This editorial appeared in the Charleston Gazette-Mail on Feb. 5:
As West Virginians get a look at legislative priorities for the upcoming session, there’s one bill they can bank on being filed: legislation seeking to establish an intermediate court of appeals.
It happens every year, and the measure has come fairly close to passing in recent sessions.
This is one of those issues that actually has little to do with West Virginia, and should be a nonstarter with Republicans looking to blow a hole in the budget by eliminating the state income tax.
Adding a layer between circuit courts and the West Virginia Supreme Court might sound like a good idea. An intermediate court between the two is established in many states. But, as has been seen time and again, what works for some doesn’t always work for West Virginia.
The Mountain State is one of 10 in the U.S. without a separate court of appeals. Fewer than 2 million people live in each of the states in that category.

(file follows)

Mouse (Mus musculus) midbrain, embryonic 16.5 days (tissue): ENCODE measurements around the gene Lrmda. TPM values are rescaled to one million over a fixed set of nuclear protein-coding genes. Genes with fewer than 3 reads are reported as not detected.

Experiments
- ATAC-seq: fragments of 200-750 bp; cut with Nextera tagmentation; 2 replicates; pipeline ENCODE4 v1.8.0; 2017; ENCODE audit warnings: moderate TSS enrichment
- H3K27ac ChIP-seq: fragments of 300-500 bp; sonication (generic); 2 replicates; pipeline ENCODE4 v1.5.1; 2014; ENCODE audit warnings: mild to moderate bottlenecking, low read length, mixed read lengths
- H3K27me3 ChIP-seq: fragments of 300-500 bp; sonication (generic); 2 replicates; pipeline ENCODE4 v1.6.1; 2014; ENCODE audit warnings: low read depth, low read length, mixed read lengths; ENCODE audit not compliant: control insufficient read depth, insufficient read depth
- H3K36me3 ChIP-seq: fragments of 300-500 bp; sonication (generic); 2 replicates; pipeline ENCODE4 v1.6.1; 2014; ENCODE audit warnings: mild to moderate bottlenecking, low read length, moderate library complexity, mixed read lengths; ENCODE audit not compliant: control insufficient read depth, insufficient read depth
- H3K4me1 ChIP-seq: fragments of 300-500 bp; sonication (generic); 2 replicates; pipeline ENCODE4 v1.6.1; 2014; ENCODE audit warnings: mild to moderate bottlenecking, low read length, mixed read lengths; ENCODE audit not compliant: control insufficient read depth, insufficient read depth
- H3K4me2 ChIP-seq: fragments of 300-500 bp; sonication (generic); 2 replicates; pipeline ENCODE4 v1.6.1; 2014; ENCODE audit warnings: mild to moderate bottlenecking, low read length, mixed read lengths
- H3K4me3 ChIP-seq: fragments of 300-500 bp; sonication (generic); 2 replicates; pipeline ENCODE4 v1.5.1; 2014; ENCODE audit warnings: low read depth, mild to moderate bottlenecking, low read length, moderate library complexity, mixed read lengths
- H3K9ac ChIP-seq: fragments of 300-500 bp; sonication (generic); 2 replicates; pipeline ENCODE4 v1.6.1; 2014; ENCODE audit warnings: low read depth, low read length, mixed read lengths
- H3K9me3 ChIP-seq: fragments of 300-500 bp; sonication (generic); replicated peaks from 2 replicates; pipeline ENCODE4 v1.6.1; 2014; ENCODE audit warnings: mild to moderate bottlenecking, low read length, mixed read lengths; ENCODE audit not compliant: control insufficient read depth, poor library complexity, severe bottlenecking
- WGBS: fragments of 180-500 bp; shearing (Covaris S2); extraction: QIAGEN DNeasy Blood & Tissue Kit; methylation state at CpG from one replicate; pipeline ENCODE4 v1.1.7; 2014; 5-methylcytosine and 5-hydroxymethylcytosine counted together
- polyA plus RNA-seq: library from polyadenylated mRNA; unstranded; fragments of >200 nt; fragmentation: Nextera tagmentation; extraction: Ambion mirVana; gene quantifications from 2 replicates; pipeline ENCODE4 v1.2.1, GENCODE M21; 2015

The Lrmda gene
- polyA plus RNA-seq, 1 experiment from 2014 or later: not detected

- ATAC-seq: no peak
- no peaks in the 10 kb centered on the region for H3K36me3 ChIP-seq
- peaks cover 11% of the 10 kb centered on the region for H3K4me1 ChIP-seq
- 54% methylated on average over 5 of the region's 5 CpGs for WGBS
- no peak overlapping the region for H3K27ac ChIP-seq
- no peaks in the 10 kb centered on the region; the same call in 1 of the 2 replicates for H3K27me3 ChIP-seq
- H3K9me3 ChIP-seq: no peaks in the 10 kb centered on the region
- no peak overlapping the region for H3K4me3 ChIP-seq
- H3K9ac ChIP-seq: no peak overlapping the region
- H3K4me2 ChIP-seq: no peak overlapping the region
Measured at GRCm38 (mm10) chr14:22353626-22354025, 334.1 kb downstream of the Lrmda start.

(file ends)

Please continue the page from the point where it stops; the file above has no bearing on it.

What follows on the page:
West Virginia’s population is less than 1.8 million, and court appeals here have dropped by nearly 70% over the past 20 years. The Supreme Court, it seems, is not overwhelmed with cases.
Meanwhile, creating a new court system would cost millions of taxpayer dollars. An appellate court would be another level of bureaucracy for cases that will wind up in the Supreme Court anyway. Many people who work in and with the court system say an intermediate court is unnecessary.
So why the constant push? Ask who would benefit from court cases taking longer and costing more money?
An intermediate court is an ideal place for corporate and big-business interests to slow-roll cases. They’ve got the deep pockets to stall these things out. Plaintiffs, mostly ordinary West Virginians, often don’t. If spending more money to slow a case can bankrupt a plaintiff and avoid a large settlement, it’s a win for corporate interests.
There are other arguments to be made about the issue, but it’s really all about the money. Simple as that.
If justice were being delayed because court systems statewide were overwhelmed, that would be one thing. It’s hard to support more government, which will cost the people and the state, to give yet another break to outside interests.